It seems difficult to imagine why a government-hired assassin would want to see his victim falling ill during a flight. And if so would the Russian state have allowed the plane to make an emergency landing to be met by an ambulance who rushed him to a hospital where everyone agrees the doctors saved his life? Why then would the Russian state allow him to be transferred to Germany for specialized treatment when he could have been treated in a top Moscow hospital? Then the Germans would not have been at liberty to publicize any diagnose they chose to and in fact did so with the charge that he had been poisoned by novichok.

Novichok is said rightly to be the creation of military research in Russia. But it has been manufactured outside Russia. According to Wikipedia, “In the 1990s, the German Federal Intelligence Service (BND) obtained a sample of one Novichok agent from a Russian scientist, and the sample was analysed in Sweden, according to a 2018 Reuters report. The chemical formula was given to Western NATO countries, who synthesized it then used small amounts to test protective equipment, detection of it, and antidotes to it.”

So what other theory works? The US is very much concerned about the market for liquefied gas to Europe and feels their shale oil industry will be threatened by the Russian/German/Dutch/French-financed Nord Stream 2 gas pipeline, now nearly completed, that will bring gas from Russia to Europe. The US is also worried about the impact this will have on its allies in the Arab Gulf.

The US and Saudi Arabia have every reason to instigate a split between Russia and Germany. So perhaps an American agent is behind this attempted killing?

There are other theories, some of which emanate from Russian government bodies and media. A lot are nonsensical, such as blaming his sugar level.

What we need is clarification if we are to get to the truth. Why don’t the Germans make the results of their toxicology and other tests available to Russia and the World Health Organization? On September 14 it was announced that labs in France and Sweden had confirmed the German results, but these are NATO members. (Sweden is not de jure but is de facto.) Are the Germans and its allies hiding something and trying to use this incident to seriously wound Putin’s reputation?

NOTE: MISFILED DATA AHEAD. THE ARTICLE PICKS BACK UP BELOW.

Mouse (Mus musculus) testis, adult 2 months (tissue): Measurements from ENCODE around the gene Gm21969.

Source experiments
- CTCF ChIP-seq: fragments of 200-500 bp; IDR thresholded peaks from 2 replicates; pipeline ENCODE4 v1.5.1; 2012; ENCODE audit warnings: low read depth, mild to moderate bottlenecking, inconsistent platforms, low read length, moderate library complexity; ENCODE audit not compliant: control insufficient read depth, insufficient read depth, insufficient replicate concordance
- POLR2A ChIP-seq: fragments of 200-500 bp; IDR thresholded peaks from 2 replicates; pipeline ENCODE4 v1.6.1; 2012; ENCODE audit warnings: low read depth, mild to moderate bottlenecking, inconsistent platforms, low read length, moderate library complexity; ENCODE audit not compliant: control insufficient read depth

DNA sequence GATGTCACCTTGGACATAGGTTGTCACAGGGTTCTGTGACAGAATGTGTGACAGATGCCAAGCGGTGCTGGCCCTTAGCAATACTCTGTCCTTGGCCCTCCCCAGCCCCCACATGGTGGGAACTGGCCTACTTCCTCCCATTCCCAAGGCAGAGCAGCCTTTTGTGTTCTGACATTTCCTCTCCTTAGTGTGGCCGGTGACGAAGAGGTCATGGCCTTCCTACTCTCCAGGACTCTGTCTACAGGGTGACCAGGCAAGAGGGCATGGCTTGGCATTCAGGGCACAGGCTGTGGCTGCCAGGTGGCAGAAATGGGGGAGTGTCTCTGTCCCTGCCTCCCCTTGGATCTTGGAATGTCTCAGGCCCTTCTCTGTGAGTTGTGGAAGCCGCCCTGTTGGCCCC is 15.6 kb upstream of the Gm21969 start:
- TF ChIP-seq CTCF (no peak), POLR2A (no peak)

There can be no rational reason for not sharing their tests on Navalny, yet much of the Western press seems to refrain from posing the question of why it has not been done. The NATO membership, ever since it broke its promise to the Soviet Union not to expand NATO to Russia’s frontier, seems to have had a consistent policy of bashing the Russian role in international events, whatever the facts.

I find it hard to believe Chancellor Angela Merkel would engage in such subterfuge, but now I’m having serious second thoughts. She must come clean if she wants Germany to be believed.

For the moment the truth hangs at an angle to the perpendicular. We need to straighten it up.

* The writer was for 17 years a foreign affairs columnist and commentator for the International Herald Tribune. Visit his website: [IDN-InDepthNews – 15 September 2020].

Photo: Russian dissident politician Alexei Navalny landed at Berlin Tegel airport after being airlifted from a hospital in Omsk, Russia. He is being treated for suspected poisoning at Berlin’s Charite hospital. Source: Deutsche Welle.

IDN is flagship agency of the Non-profit International Press Syndicate.